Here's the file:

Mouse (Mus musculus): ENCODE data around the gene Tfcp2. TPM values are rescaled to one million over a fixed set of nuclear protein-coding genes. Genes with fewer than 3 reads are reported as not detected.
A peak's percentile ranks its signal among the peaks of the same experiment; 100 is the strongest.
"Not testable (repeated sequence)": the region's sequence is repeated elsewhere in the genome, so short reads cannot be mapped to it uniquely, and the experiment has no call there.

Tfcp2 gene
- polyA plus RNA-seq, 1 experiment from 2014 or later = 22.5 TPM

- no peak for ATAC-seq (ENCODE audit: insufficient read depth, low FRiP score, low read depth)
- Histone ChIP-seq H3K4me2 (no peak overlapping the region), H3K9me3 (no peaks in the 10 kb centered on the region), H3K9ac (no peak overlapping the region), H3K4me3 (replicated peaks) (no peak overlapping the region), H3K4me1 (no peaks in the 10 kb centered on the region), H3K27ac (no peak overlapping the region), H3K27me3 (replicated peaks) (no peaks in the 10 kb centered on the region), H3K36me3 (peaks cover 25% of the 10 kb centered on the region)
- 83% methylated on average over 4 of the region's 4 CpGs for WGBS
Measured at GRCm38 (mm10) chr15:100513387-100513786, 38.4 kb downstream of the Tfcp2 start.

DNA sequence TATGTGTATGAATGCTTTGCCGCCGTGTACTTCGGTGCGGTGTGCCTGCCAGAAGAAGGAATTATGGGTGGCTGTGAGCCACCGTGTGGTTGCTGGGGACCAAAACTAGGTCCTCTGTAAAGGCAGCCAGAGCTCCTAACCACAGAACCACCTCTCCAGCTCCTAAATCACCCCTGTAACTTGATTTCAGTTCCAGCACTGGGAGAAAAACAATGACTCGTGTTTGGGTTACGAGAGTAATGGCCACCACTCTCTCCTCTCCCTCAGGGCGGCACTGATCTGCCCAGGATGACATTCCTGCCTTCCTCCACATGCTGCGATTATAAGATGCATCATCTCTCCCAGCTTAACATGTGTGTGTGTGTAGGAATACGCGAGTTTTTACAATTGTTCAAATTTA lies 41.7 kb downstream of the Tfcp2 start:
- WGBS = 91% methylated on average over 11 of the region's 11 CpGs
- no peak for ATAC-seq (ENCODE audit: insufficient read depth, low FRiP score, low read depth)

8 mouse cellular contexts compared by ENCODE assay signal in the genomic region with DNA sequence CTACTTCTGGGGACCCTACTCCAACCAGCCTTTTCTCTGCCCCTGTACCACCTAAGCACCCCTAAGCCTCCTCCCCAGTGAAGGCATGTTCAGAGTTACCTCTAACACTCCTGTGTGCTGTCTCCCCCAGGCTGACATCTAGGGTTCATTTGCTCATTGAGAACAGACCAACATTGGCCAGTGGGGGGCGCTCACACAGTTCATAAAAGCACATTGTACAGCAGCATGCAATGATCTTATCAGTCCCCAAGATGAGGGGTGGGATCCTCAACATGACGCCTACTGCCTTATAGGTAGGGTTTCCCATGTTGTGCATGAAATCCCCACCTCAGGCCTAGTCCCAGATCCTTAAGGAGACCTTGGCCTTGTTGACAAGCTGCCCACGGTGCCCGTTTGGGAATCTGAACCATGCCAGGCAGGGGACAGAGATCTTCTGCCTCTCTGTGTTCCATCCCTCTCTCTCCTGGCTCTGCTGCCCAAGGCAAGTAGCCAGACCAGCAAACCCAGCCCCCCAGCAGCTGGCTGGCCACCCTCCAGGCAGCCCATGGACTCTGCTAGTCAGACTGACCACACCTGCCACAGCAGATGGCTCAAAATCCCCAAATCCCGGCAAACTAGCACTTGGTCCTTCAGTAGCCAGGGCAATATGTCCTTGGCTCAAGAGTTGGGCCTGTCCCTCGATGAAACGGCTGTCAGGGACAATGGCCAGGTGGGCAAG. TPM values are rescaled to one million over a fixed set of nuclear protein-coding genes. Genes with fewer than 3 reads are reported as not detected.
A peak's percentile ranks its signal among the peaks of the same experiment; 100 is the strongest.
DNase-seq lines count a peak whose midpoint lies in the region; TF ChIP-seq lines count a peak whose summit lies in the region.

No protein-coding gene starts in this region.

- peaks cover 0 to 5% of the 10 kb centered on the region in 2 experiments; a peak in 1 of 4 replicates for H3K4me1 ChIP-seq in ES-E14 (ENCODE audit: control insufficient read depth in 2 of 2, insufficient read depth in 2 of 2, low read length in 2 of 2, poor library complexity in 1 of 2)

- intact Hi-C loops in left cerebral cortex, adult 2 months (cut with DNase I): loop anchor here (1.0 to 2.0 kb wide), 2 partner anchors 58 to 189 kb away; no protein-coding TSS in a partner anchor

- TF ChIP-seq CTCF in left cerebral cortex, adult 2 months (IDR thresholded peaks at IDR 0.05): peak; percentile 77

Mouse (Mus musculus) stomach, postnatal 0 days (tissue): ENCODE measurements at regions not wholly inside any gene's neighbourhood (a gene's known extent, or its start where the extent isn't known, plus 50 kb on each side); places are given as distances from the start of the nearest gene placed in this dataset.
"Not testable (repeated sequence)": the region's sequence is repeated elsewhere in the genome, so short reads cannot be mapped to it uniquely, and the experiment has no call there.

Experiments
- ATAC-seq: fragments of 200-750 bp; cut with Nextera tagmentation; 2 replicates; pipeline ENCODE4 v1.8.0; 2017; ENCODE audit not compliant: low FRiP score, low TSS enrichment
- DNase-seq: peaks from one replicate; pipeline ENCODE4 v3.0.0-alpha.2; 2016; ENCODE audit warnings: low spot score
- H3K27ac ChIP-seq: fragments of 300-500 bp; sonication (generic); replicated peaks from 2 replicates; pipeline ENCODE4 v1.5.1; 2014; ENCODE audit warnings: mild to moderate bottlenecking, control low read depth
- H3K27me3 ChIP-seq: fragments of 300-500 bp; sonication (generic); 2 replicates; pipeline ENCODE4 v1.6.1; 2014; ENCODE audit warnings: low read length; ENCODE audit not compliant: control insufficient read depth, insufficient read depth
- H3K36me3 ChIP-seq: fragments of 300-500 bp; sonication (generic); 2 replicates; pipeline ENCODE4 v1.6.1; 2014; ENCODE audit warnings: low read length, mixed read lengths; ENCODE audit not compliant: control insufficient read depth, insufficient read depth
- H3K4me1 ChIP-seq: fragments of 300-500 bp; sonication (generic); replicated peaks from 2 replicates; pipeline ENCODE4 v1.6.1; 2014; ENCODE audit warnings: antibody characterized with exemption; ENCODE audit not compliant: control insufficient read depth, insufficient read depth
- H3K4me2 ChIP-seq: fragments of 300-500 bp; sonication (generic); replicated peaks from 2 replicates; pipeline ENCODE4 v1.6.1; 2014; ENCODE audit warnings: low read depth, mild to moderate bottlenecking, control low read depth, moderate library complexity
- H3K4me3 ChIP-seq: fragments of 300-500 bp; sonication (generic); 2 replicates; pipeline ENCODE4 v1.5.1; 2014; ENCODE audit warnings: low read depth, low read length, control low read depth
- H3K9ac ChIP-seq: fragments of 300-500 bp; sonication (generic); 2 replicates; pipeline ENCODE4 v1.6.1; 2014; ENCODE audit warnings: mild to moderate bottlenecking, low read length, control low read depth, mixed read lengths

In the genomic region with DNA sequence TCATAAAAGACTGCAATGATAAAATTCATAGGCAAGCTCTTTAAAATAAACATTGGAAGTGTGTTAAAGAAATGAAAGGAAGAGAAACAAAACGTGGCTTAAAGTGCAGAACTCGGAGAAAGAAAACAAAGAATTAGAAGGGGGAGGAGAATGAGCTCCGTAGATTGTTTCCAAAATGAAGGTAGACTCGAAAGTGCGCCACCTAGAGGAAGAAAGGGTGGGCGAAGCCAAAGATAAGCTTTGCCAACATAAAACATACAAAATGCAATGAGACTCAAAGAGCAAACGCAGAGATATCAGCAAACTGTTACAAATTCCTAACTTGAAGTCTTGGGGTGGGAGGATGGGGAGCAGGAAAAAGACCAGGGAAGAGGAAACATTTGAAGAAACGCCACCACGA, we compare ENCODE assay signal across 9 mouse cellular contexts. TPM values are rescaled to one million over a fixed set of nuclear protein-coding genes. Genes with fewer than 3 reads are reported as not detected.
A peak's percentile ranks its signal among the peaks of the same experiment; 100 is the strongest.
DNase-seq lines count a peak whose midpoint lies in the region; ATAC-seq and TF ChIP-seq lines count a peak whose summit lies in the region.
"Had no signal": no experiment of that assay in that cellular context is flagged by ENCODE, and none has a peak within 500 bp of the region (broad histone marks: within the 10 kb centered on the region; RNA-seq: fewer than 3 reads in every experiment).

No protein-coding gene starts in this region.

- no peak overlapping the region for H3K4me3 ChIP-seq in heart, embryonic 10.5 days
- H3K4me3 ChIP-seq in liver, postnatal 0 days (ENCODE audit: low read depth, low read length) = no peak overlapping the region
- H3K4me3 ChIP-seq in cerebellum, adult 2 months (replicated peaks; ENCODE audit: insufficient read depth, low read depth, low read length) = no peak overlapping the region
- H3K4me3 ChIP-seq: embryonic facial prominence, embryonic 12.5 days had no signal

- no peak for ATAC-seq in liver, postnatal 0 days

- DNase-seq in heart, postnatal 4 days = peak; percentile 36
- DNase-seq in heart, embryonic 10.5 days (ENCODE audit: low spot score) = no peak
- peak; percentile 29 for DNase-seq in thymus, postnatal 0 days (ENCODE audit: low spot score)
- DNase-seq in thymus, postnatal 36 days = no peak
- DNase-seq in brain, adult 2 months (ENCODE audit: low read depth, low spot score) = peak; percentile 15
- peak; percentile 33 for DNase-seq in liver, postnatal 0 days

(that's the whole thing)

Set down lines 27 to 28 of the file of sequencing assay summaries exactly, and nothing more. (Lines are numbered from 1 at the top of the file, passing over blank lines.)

- H3K36me3 ChIP-seq: fragments of 300-500 bp; sonication (generic); 2 replicates; pipeline ENCODE4 v1.6.1; 2014; ENCODE audit warnings: low read length, mixed read lengths; ENCODE audit not compliant: control insufficient read depth, insufficient read depth
- H3K4me1 ChIP-seq: fragments of 300-500 bp; sonication (generic); replicated peaks from 2 replicates; pipeline ENCODE4 v1.6.1; 2014; ENCODE audit warnings: antibody characterized with exemption; ENCODE audit not compliant: control insufficient read depth, insufficient read depth